On their last phone call, the day before the tower collapsed, she told him she didn’t sleep well because she was woken up at 3 or 4 a.m. as the building made loud creaking noises.

Rodriguez didn’t take it too seriously at the time, but now it gnaws at him — along with all the complaints owners had about the way the condo was managed.

“How could this happen?” he said. “It’s negligence. The biggest question I have is how it was allowed to get that bad? This is a building that collects monthly maintenance fees. How did the city come in and say the building was OK after seeing the report?”

Although the cause of the collapse has yet to be determined, an engineer flagged in a 2018 report that the building had a “major error” where lack of drainage on the pool deck had caused “major structural damage” to a concrete slab below that deck. In November 2018, after receiving a copy of that report, Surfside’s chief building inspector reassured residents that the building was in “good shape.”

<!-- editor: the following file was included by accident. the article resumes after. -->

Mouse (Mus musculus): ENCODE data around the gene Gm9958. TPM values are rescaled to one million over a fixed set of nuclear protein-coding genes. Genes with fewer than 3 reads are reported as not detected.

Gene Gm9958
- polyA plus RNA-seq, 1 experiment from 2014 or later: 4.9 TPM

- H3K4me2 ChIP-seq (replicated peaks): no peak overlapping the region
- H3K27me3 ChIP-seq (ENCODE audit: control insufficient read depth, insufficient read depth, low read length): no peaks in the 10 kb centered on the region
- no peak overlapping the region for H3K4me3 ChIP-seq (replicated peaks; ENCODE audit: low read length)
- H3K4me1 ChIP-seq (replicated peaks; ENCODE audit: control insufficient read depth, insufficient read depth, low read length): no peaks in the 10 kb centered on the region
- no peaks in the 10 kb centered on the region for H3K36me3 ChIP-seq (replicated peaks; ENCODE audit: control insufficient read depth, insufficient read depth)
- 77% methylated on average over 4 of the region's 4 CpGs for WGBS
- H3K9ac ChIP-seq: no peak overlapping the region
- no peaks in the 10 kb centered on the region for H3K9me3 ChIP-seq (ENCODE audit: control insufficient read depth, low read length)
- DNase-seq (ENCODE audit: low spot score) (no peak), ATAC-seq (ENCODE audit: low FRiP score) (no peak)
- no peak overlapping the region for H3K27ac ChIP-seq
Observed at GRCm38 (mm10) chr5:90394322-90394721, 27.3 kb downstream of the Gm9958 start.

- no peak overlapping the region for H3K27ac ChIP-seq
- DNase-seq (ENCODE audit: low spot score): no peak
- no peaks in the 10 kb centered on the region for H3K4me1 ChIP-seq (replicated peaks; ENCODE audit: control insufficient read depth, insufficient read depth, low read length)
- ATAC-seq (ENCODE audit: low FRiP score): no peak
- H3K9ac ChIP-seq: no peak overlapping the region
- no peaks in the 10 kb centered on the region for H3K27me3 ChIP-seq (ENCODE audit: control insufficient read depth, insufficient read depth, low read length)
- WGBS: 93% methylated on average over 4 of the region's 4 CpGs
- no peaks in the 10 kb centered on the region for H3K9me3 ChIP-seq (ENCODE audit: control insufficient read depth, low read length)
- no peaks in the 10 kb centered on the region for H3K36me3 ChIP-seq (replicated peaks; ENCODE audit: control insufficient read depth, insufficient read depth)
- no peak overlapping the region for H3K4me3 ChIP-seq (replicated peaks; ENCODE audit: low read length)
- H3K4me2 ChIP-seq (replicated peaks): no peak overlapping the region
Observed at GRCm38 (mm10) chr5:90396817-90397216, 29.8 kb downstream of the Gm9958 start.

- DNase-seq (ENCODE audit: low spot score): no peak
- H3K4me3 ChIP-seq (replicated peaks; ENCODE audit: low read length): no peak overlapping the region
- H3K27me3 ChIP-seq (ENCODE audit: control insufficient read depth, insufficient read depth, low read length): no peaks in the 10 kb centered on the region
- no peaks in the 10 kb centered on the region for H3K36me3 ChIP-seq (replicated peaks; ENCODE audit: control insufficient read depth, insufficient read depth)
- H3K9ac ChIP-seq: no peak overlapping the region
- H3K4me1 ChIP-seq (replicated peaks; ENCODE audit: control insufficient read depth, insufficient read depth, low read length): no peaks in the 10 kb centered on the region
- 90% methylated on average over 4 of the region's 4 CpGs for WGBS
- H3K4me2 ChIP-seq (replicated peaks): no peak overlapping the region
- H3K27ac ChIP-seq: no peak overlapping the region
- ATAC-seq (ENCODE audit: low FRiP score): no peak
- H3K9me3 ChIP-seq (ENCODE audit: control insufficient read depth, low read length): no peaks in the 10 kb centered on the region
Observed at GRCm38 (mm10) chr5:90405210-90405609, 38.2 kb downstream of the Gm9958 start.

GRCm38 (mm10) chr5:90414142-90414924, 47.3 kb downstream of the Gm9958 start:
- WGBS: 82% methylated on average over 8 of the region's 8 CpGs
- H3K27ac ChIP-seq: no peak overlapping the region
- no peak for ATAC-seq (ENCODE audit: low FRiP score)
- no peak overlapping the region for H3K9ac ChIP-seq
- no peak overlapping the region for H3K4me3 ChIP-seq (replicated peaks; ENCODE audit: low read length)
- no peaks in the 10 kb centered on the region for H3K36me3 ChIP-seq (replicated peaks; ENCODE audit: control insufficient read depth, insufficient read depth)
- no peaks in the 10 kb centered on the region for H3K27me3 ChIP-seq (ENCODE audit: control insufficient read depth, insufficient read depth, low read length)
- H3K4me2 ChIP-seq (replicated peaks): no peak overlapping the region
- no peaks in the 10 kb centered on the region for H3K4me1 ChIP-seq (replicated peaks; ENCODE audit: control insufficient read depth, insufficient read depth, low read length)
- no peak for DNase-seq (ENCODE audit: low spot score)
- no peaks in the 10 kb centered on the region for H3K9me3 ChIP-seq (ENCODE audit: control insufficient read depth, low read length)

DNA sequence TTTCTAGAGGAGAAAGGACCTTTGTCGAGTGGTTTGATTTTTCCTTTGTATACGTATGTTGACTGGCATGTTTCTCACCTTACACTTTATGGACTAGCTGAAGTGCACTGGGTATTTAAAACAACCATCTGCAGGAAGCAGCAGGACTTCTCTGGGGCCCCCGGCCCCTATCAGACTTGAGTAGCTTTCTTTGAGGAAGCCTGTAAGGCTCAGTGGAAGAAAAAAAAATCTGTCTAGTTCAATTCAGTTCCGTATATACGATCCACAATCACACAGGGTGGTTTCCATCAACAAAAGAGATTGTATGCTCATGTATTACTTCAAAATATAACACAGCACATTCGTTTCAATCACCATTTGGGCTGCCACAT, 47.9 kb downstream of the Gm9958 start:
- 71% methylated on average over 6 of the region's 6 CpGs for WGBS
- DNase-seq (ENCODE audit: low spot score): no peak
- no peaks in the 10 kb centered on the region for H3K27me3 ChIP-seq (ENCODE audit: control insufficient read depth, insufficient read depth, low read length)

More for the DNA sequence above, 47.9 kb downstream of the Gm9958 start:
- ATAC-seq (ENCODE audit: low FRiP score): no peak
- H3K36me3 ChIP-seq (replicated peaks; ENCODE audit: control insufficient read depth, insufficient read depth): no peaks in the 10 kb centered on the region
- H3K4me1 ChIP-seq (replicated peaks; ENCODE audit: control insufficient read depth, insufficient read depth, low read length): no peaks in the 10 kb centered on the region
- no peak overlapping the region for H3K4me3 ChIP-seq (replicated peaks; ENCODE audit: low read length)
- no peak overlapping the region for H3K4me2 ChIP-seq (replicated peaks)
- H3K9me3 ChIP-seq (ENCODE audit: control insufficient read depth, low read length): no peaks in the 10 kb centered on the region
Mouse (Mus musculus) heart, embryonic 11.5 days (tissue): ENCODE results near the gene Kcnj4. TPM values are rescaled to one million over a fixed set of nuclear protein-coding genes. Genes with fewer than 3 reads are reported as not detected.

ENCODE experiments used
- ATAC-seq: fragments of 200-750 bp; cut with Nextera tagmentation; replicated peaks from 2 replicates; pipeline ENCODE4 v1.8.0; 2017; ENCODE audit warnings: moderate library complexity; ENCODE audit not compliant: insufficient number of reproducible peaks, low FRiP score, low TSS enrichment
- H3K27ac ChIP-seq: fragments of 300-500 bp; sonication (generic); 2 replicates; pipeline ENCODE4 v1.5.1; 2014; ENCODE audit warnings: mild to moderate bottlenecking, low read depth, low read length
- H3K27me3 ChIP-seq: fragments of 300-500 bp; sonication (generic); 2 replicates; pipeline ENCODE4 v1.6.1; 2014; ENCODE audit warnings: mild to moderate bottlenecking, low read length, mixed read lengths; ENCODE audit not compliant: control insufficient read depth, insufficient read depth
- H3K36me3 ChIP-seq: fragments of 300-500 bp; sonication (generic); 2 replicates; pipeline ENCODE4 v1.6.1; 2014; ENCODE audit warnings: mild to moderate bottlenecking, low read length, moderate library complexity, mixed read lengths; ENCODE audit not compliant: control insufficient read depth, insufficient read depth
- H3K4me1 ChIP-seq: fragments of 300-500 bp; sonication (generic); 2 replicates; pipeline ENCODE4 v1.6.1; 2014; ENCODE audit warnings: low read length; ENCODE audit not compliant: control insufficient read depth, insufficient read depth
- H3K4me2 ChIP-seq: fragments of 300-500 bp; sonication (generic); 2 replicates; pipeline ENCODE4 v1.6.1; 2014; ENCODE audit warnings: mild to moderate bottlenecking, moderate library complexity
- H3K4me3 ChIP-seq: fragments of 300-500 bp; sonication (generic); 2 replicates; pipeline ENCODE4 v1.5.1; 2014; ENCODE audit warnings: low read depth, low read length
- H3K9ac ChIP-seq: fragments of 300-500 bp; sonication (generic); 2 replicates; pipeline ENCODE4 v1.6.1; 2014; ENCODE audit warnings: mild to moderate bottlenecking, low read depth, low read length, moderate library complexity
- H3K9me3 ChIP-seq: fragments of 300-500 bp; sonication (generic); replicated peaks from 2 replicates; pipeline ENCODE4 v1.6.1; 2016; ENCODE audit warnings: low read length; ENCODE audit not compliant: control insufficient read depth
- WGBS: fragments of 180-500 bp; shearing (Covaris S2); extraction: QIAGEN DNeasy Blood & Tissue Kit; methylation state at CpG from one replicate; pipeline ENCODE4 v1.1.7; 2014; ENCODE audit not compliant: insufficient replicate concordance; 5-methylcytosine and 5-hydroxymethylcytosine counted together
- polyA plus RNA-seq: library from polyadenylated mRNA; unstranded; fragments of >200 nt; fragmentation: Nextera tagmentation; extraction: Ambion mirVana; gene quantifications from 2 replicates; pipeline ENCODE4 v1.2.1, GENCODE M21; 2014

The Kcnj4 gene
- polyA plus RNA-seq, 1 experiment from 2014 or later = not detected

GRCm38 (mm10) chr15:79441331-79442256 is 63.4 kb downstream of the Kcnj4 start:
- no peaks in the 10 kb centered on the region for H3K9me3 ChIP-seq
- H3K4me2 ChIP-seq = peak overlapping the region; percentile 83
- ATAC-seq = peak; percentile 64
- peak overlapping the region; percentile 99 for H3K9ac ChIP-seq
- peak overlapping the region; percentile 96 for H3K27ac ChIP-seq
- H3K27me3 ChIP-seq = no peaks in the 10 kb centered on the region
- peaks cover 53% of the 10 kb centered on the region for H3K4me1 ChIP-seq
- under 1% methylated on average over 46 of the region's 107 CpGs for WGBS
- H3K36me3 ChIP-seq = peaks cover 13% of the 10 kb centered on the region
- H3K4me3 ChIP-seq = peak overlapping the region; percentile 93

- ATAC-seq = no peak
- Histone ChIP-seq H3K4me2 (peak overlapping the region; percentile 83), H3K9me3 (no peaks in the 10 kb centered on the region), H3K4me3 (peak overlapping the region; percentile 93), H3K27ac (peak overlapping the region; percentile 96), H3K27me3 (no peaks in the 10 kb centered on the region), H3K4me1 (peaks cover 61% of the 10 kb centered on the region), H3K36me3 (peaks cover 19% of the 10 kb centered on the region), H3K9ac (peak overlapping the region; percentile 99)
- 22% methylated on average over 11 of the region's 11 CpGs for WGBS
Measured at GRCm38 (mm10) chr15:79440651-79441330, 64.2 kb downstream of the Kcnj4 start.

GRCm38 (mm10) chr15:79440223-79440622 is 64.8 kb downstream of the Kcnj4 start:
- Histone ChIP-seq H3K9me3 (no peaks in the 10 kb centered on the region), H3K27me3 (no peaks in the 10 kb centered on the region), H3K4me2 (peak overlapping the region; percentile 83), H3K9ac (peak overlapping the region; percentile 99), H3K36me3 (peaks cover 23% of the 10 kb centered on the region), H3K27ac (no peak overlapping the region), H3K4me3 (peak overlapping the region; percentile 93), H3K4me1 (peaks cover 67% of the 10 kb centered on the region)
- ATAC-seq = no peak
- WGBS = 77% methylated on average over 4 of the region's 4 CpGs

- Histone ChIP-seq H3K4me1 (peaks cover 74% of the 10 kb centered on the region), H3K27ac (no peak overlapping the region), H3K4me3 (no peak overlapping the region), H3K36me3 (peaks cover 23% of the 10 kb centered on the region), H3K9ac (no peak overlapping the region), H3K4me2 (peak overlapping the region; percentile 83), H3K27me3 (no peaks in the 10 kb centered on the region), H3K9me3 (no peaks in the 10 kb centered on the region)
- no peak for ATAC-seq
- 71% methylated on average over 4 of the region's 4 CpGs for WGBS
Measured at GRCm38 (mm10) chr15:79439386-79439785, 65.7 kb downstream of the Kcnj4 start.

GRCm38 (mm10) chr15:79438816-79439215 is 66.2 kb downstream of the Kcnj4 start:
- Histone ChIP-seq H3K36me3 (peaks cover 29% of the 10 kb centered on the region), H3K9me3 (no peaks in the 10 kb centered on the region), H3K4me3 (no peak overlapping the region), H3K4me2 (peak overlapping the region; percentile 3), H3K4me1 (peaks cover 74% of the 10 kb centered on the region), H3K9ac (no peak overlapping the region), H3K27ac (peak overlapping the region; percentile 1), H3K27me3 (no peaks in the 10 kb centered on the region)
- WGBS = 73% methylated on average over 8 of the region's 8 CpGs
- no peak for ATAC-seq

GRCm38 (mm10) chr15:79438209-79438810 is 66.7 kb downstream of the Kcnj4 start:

According to engineering and architectural experts, multiple factors could have played a role in the tragedy, possibly a compromised foundation or flaws in the building’s design or construction.

The building, which had not completed its required 40-year recertification, was having work done on its roof and about to undergo extensive repairs for rusted steel and damaged concrete.

On Thursday, the body of Magaly Delgado, an 80-year-old Cuban woman who lived three stories beneath his mother, was found. Later that night, a Miami firefighter carried his own daughter, 7, out of the rubble.

Rodriguez is bracing himself for a phone call. Still, he does not think he will be ready when it comes.

Every time Rodriguez lies down and closes his eyes, the video replays itself in his head, and he sees the tower crash down.

He is trying to think of happier times, but even that can be bittersweet.

Opening up Facebook, notifications pop up of family summer beach vacations: photo after photo of his mother, grandmother and son beaming in front of clear Caribbean water on the Turks and Caicos and the Cayman Islands.

“Those were always our happiest moments,” he said. “It’s tough knowing I’m not going to make any new moments with them.”